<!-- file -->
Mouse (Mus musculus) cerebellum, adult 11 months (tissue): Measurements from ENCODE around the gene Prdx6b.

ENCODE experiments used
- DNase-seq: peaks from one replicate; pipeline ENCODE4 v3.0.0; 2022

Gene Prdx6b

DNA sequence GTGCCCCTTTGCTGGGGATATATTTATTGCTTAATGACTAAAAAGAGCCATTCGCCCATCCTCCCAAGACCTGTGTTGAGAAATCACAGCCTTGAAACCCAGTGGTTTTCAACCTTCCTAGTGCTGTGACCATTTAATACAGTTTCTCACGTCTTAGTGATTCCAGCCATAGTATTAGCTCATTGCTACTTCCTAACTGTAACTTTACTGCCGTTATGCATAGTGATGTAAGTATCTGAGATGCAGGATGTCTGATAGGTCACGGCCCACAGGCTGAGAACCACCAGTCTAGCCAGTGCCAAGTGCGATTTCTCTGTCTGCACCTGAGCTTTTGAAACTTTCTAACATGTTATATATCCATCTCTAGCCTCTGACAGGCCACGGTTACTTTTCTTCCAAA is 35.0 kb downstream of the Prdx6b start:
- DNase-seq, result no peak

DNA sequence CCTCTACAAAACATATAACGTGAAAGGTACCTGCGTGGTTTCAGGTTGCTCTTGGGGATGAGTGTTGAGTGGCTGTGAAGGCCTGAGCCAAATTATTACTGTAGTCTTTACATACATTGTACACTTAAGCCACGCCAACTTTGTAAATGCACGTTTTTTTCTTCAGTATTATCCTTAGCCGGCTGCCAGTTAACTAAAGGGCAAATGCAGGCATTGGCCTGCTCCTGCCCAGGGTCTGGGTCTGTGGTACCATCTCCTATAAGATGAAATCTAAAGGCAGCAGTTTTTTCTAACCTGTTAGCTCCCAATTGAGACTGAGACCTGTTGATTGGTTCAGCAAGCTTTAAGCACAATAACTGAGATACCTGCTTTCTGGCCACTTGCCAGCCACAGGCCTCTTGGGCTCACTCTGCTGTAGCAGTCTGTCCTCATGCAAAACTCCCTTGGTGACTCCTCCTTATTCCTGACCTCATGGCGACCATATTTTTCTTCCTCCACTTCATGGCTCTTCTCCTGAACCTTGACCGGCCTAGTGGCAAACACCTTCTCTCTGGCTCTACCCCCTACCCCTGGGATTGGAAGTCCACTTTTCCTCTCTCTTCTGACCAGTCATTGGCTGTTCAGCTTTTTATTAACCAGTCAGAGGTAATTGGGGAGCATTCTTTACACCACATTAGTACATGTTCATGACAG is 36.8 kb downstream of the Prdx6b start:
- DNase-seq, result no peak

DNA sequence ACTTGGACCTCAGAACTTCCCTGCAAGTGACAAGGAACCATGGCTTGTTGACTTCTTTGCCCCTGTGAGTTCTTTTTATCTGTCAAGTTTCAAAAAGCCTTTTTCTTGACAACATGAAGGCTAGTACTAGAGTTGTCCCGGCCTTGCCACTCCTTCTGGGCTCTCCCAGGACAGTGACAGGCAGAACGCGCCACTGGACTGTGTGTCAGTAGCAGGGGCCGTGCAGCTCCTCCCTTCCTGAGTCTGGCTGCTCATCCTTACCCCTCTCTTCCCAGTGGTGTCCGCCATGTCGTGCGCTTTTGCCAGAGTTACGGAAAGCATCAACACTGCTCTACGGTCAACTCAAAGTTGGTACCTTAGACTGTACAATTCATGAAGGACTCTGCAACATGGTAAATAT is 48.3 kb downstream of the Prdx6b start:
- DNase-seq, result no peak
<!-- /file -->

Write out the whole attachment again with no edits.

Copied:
Mouse (Mus musculus) cerebellum, adult 11 months (tissue): Measurements from ENCODE around the gene Prdx6b.

ENCODE experiments used
- DNase-seq: peaks from one replicate; pipeline ENCODE4 v3.0.0; 2022

Gene Prdx6b

DNA sequence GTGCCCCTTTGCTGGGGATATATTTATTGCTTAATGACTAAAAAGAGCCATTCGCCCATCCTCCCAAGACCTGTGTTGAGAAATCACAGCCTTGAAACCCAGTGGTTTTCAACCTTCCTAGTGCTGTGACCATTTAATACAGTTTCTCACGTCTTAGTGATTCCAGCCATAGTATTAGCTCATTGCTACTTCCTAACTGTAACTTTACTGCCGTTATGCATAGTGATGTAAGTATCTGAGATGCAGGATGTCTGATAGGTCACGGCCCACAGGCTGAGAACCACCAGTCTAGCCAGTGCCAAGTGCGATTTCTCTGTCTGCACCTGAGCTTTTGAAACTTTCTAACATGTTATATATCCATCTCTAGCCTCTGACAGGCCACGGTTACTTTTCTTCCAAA is 35.0 kb downstream of the Prdx6b start:
- DNase-seq, result no peak

DNA sequence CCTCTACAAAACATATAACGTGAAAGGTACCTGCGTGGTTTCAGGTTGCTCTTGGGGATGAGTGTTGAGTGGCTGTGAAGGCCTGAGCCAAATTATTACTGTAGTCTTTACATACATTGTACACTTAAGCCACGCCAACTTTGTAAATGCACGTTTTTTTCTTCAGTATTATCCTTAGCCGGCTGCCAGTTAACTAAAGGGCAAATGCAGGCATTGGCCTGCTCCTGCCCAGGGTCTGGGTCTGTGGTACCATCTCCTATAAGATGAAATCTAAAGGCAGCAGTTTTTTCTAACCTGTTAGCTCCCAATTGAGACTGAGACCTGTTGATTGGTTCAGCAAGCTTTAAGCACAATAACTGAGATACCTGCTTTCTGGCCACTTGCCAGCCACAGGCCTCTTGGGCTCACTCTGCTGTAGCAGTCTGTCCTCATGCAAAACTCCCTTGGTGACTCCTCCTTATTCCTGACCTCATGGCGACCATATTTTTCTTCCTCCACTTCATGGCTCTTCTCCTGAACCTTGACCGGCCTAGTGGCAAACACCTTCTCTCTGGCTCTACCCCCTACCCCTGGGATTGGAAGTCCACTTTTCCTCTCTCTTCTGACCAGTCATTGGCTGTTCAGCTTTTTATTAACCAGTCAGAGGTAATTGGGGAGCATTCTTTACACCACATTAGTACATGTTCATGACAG is 36.8 kb downstream of the Prdx6b start:
- DNase-seq, result no peak

DNA sequence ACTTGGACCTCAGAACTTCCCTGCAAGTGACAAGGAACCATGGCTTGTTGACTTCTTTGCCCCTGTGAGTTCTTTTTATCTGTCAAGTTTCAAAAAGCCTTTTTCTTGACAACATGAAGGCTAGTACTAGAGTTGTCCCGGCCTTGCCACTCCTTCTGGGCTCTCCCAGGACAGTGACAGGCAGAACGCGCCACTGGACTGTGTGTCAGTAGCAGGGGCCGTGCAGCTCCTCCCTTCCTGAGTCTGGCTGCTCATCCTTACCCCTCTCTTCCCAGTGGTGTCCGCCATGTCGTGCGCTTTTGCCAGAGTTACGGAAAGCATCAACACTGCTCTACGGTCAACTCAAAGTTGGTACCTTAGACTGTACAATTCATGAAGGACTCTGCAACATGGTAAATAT is 48.3 kb downstream of the Prdx6b start:
- DNase-seq, result no peak